The ovaries consist of different cell types, performing different functions. Any of these cells can develop into cancer


Ovarian cancer is the leading cause of death from gynecological cancers in the UK and USA. It is the 5th most common cause of cancer deaths in women (after lung, breast, colorectal and pancreatic cancers). Up to 20,000 new cases are diagnosed yearly in the US. The peak incidence is in women aged 75 – 84 years, but it can occur in younger women, and even (rarely) in prepubescent girls too.




The ovaries consist of different cell types, performing different functions. Any of these cells can develop into cancer, but 90% arise from the epithelial (outermost) cells. Ovarian cancers are classified based on the cluster of cells they originate from:

  • Epithelial
  • Sex cord-stromal
  • Germ cells


Different subclasses have been described and each has similar features but different growth behavior and response to treatment.


Like most cancers, direct causal factors are largely unknown, but various risk factors have been identified:

  • Nulliparity (no previous viable pregnancy)
  • Early menarche (age at onset of menstruation <11 years)
  • Late menopause (age at cessation of menstruation >52 years)
  • Family history of ovarian, breast or colorectal (bowel) cancers
  • Family history of genetic mutations ( BRCA1, BRCA2, and HNPCC)
  • Previous history of ovarian, breast, endometrial and colorectal cancers (treated)


Not routinely done unless one has strong risk factors.





Ovarian cancer is a great mimicker as it doesn’t show any specific sign until an advanced stage as been reached. Early symptoms are no different from those attributable to other common diseases. These are:

  • Abdominal pain
  • Abdominal distension and bloating
  • Loss of appetite
  • Constipation or diarrhea (or alternation of both)
  • Abnormal menses or vaginal bleeding


Late Symptoms include;


  • Abdominal/pelvic mass – detected by palpation and confirmed by radiological tests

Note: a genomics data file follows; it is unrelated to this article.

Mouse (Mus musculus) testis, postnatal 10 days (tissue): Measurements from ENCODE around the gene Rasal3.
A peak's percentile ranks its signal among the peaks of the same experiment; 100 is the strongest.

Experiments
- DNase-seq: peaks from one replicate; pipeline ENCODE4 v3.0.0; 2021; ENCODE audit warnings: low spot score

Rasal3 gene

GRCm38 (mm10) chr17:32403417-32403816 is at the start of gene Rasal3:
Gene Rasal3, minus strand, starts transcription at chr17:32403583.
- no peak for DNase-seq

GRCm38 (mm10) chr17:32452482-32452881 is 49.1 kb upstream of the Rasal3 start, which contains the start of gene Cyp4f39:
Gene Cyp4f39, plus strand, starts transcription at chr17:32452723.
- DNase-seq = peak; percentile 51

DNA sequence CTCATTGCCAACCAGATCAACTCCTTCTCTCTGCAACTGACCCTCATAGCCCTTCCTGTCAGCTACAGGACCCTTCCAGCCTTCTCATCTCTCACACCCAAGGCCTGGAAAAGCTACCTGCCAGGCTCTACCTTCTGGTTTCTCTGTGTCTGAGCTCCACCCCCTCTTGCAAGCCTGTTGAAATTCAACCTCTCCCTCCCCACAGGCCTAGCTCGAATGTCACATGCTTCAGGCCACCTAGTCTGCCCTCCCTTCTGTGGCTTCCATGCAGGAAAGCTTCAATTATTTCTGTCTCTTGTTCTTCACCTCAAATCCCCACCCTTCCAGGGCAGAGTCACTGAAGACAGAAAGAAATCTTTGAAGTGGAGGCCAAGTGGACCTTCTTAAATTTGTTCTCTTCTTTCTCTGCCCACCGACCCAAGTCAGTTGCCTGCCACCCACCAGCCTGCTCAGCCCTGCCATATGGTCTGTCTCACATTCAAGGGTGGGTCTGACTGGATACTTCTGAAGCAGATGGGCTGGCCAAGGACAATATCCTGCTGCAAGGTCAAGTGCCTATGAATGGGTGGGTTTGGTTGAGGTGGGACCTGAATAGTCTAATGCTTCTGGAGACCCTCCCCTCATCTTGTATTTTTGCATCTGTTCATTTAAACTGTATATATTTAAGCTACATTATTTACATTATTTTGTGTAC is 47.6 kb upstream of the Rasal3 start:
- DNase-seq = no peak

• Significant weight loss
  • Difficulty in passing urine
  • Significant abdominal distension (ascites or solid mass)
  • Generalized body swelling (edema or anasarca)
  • Signs of spread to distant organs – uterus and tubes, urinary tract, bowel, stomach, lymph nodes, etc.



After taking a full history and physical examination, specific tests must be done to confirm the diagnosis, determine the extent of the disease and work up for definitive treatment.

  • Full blood count
  • Kidney function test
  • Liver function test
  • Tumor markers – CA125, CEA, CA19.9, etc.
  • Imaging: ultrasound, CT scan, MRI, chest x-ray, etc



  1. SURGERY: This is both diagnostic and therapeutic. In early stages, the ovaries, uterus, tubes and adjacent lymph nodes will be removed at once. In advanced stages, initial surgery is done to “stage” cancer (to know what stage it is). Subsequent operations may be needed depending on the result of the first surgery and response or recurrence.
  2. CHEMOTHERAPY: The different combination of anti-cancer drugs are available depending on the cell types involved. The platinum-based therapy is given in up to 6 cycles every 3 weeks. Side effects of the drugs include severe vomiting, hair loss, kidney damage, diarrhea etc. These can also be managed and ameliorated.
  3. NOVEL AGENTS: New drugs are being investigated through clinical trials. These include antibodies against cancer-promoting factors in the body (VEGF, EGFR and TKI’s)
  4. SUPPORTIVE TREATMENT: These are palliative measures put in place to alleviate the excruciating pain and suffering associated with advanced ovarian cancer. Such as drainage of ascites, painkillers (strong opioids usually, morphine), emotional support, hospice care, etc.



5-year survival rate ranges from 90% to less than 20% depending on the stage of cancer before treatment is commenced.

It is said that the only way to not have cancer is not to be born. Ovarian cancer can not be predicted 100% but individuals with strong risk factors can be followed closely so as to detect the disease early. They can also opt for prophylactic oophorectomy (removal of the ovaries) after completing their reproductive career (cf. Angelina Jolie). For younger women, eggs can be harvested, frozen and used for IVF when they’re ready to get pregnant later.

General healthy lifestyle helps to prevent cancer among other things – healthy diet, regular exercise, quitting alcohol and smoking, etc.